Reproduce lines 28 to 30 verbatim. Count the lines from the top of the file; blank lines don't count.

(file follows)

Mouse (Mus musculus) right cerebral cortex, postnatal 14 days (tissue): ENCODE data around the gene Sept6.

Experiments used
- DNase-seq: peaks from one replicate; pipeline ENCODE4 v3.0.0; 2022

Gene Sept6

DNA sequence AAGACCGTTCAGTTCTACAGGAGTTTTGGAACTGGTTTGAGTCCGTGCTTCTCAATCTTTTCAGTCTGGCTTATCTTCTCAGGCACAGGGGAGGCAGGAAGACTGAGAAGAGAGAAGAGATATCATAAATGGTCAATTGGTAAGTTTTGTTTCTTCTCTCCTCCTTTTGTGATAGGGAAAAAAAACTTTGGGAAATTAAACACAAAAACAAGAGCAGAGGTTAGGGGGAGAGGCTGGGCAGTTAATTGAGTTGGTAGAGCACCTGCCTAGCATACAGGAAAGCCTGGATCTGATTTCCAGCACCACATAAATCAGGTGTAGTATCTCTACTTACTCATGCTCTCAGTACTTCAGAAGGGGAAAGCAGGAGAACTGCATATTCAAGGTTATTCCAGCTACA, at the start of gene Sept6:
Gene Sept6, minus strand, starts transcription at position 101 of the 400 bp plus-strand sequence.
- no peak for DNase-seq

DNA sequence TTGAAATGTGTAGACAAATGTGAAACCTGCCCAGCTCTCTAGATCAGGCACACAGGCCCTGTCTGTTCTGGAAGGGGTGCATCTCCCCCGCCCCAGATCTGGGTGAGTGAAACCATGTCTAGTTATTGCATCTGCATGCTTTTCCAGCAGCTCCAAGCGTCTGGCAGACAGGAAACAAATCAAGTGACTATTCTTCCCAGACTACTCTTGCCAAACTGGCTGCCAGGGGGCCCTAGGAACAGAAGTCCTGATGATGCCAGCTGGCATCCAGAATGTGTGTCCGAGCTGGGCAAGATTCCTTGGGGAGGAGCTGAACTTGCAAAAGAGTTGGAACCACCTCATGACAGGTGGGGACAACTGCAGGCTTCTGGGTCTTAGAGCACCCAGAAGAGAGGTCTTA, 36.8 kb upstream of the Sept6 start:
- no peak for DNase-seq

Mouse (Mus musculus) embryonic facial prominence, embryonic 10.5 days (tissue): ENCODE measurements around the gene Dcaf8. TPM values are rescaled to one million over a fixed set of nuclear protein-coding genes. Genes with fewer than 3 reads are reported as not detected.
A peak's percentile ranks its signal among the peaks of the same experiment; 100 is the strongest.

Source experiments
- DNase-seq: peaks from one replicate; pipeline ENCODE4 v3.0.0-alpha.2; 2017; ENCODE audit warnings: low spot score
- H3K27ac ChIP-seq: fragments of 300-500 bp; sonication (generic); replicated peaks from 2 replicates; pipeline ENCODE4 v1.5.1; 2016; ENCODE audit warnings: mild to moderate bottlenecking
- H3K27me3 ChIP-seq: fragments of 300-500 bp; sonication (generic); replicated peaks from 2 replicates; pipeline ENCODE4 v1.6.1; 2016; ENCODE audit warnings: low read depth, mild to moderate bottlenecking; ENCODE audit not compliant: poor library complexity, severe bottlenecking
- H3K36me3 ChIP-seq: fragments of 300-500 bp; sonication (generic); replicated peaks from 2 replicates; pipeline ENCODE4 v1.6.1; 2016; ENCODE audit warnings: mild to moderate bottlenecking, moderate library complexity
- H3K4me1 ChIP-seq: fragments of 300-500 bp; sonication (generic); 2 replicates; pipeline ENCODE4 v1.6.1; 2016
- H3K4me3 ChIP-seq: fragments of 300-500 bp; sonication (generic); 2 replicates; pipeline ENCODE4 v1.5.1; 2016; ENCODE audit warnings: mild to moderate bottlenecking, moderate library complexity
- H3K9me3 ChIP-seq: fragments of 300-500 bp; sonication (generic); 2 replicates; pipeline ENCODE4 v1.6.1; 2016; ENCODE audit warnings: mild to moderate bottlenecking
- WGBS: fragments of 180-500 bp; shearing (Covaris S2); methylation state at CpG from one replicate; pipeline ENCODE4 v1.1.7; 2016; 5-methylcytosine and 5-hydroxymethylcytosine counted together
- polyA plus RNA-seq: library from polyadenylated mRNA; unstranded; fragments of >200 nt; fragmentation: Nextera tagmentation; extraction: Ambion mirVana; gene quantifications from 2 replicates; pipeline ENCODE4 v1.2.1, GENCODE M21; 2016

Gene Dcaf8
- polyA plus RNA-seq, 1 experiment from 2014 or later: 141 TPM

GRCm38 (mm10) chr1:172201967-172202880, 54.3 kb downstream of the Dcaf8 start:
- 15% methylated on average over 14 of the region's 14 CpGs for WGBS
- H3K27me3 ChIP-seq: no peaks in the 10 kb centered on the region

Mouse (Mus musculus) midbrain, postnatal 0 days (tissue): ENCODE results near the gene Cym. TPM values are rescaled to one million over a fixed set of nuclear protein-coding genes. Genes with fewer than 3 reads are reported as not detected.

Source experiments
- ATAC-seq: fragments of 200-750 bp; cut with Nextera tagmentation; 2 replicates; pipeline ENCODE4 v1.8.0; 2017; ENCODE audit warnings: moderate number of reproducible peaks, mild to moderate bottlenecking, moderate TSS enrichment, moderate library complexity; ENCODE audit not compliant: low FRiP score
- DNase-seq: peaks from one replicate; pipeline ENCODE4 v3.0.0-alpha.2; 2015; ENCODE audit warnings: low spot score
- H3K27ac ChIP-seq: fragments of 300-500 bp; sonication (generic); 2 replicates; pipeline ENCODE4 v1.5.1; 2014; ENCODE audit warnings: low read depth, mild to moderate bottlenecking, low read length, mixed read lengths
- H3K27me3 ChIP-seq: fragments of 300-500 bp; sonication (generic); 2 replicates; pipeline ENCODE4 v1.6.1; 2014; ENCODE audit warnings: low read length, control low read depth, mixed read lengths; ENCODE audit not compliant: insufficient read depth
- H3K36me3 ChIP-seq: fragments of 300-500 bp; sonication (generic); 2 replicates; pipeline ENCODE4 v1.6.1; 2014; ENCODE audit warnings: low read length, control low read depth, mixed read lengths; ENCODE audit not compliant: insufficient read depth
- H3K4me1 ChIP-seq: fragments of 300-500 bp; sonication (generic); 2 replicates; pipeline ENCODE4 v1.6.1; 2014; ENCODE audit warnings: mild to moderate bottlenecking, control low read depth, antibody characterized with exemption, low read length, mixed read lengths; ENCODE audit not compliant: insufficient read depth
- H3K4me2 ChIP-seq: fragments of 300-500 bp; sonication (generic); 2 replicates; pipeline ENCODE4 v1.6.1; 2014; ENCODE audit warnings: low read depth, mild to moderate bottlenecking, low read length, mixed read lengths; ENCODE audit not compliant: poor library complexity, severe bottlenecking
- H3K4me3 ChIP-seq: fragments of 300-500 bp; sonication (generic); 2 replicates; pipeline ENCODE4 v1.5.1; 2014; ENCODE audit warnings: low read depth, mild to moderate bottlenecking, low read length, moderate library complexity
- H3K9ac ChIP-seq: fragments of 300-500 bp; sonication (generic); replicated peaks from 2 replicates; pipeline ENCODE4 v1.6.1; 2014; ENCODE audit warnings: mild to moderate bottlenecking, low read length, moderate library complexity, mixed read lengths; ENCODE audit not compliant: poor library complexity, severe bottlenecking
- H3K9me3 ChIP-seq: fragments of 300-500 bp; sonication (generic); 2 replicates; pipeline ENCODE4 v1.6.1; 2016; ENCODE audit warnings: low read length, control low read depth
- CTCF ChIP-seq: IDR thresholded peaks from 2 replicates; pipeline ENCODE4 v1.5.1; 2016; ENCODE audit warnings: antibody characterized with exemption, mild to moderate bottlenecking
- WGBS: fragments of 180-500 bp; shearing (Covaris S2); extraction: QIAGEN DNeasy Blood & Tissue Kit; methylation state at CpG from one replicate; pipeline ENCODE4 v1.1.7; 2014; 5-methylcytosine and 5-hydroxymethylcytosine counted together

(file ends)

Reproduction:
Source experiments
- ATAC-seq: fragments of 200-750 bp; cut with Nextera tagmentation; 2 replicates; pipeline ENCODE4 v1.8.0; 2017; ENCODE audit warnings: moderate number of reproducible peaks, mild to moderate bottlenecking, moderate TSS enrichment, moderate library complexity; ENCODE audit not compliant: low FRiP score
- DNase-seq: peaks from one replicate; pipeline ENCODE4 v3.0.0-alpha.2; 2015; ENCODE audit warnings: low spot score